We have actually kind of built systems similar to the Schrodinger's cat thought experiment. They're called quantum computers, or more generally any kind of quantum system that involves isolation from the environment, some internal process, and then measurement. It's just that for the time being, we can only do this with very small systems, or ultracold systems, so they don't involve cats. But the general idea is the same, and the results are the same.

As for Schrödinger's motivation. It's true that the experiment was designed as a way to highlight what he viewed to be an absurdity. However, he wasn't trying to show the weirdness of entanglement, but rather the Copenhagen interpretation which assumes the wavefunction collapses upon opening the box. An alternative to the Copenhagen interpretation, for example, is that the observer themselves enters a superposition of seeing a live cat and seeing a dead cat. However, discussions of interpretations of quantum mechanics is a broad topic.

$\endgroup$
1
$\begingroup$

The thought experiment was designed to illustrate the absurdity of certain interpretations of quantum mechanics, especially those that allocated a special importance to the roles of measurements and observers. Particles interact with each other whether or not their interactions are measured or observed. When the property of some particle or collection of them is 'measured', the particles under observation interact with the particles that comprise the measuring device- there is nothing special about the fact that it is a measurement, and it does not require an observer to be present. Consider the path left by an electron in a bubble chamber- does anyone imagine that the path only exists if it is observed?

Three of your attempts to resolve the paradox include the word 'measurement', so in that sense you are cultivating exactly the absurd assumption that Schrödinger was seeking to highlight when he invented the thought experiment.

There is still no widely agreed explanation of how classical behaviour of macroscopic objects arises from the quantum behaviour of their constituent particles. All we can say with certainty is that it does- cats are never both alive and dead.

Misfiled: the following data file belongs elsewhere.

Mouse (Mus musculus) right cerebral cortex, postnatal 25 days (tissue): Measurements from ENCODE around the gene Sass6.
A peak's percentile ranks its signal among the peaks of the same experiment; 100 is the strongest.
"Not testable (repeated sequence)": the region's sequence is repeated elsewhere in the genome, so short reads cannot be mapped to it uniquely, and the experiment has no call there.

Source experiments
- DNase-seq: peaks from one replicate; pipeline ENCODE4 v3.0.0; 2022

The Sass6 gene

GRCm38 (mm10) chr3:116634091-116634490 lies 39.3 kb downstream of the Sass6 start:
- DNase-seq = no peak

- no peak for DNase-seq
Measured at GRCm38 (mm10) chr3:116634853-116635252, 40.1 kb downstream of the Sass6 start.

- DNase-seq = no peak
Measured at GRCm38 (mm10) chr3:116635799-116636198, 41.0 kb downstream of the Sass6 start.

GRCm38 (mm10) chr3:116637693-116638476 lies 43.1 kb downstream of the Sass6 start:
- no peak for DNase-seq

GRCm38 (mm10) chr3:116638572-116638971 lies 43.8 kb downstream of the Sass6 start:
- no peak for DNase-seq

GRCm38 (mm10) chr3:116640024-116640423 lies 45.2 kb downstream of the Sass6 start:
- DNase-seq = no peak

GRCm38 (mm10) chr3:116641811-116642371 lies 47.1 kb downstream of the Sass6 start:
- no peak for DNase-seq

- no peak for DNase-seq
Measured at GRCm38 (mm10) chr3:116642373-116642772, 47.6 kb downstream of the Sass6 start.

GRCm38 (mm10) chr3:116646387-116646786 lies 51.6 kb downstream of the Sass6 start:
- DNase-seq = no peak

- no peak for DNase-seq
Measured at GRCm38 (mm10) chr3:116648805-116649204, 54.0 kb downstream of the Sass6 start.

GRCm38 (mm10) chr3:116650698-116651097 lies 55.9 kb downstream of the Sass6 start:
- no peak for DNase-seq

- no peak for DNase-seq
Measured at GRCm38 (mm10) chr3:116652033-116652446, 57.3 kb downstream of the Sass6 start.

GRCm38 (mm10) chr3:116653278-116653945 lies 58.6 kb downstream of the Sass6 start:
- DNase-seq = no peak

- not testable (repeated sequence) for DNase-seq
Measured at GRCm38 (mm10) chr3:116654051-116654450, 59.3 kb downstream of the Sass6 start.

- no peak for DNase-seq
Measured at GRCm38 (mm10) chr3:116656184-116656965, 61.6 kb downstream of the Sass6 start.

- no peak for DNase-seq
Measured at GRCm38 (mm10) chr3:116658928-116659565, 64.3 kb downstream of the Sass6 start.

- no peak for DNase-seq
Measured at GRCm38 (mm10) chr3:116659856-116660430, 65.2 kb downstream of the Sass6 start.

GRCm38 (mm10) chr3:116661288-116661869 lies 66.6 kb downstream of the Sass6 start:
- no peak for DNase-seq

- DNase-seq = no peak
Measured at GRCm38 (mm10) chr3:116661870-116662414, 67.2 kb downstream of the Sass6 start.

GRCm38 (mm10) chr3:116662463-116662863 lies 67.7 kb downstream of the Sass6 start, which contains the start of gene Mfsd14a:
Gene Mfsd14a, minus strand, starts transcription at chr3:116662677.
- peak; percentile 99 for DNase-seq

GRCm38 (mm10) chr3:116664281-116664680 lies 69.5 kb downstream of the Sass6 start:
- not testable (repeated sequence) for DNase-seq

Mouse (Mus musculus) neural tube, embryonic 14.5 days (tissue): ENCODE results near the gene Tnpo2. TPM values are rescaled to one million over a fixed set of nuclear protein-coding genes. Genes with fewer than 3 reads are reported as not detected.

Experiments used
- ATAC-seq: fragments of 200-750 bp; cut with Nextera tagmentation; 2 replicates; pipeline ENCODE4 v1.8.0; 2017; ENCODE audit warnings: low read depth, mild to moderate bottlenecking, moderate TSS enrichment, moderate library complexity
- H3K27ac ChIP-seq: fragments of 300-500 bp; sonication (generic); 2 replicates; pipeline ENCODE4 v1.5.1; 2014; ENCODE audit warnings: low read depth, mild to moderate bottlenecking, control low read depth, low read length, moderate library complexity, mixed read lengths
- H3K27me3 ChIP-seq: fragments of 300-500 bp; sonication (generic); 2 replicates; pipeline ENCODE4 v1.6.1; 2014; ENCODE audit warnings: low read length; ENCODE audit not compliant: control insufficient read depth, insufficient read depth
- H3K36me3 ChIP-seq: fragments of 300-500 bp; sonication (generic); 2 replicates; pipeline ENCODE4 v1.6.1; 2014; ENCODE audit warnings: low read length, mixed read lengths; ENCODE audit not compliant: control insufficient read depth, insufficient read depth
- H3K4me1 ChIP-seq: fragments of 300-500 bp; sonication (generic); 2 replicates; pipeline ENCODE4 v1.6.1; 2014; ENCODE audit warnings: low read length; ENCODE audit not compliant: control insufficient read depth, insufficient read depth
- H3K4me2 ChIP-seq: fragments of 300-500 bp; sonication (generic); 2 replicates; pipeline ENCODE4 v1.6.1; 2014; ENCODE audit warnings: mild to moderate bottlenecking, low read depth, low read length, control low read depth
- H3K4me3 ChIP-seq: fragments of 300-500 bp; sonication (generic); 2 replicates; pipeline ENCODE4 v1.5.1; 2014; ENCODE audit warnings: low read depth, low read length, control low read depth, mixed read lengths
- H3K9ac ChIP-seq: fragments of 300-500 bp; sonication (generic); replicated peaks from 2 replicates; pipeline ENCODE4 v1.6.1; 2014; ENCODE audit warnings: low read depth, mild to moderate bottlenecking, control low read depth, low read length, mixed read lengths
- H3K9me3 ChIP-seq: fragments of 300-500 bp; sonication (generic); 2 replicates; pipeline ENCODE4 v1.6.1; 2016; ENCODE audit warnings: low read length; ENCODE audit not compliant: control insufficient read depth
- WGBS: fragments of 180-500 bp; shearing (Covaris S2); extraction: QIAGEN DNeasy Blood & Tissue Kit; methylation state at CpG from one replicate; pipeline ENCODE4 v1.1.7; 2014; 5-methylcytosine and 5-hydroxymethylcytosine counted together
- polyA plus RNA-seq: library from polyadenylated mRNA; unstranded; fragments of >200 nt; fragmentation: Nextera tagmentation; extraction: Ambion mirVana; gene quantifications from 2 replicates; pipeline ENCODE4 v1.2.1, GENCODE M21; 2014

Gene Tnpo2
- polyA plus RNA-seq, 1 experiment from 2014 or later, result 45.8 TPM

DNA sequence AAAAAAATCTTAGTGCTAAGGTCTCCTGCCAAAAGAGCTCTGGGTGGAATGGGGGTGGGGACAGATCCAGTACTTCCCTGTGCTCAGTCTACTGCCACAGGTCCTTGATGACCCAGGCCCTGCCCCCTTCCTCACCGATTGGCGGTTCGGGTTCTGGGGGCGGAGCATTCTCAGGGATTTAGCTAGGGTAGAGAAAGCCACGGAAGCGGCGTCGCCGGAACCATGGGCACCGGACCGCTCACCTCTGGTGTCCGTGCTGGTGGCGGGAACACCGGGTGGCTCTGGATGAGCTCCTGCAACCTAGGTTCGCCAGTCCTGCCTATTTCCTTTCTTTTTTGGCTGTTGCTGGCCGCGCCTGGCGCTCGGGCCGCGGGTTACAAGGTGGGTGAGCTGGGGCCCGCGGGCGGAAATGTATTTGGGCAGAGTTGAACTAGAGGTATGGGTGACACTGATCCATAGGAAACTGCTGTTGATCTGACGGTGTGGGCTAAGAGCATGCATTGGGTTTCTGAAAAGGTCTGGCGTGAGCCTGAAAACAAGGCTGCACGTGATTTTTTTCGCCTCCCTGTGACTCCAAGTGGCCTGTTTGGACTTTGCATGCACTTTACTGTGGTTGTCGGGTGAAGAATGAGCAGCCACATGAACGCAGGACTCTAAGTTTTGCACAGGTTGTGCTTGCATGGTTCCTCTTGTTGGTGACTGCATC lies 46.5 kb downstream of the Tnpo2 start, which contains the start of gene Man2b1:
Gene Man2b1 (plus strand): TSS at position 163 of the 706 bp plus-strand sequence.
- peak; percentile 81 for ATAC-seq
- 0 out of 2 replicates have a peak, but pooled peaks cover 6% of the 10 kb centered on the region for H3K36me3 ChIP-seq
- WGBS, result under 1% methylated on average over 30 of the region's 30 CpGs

$\endgroup$
-3
$\begingroup$

Schrodinger's Folly

You have correctly identified the fact that the awful Schrodinger's Cat "thought experiment" is in fact a useless and confusing mess. I personally think of it as Schrodinger's Folly.

The entire "experiment" can be dealt with completely using classical physics and the notion of applying quantum theory in such a way to macroscopic objects is deeply flawed.

About all you can really come away with in such an experiment if, God forbid, you were crazy enough to do it, would be the stunning revelation that you won't know if the cat is alive or dead until you open the box and check. No need for quantum theory there.

Schrodinger was a very clever bloke, but very clever blokes do make mistakes and this is one of them. Whether he actually thought this would help explain superposition is unknown to me, but it has confused multiple generations of students and really we ought to stop teaching this garbage. I cannot recall it ever making the concept of superposition clearer to any student.

Your thinking is basically correct.

$\endgroup$

Your Answer

By clicking “Post Your Answer”, you agree to our terms of service, privacy policy and cookie policy

Not the answer you're looking for? Browse other questions tagged or ask your own question.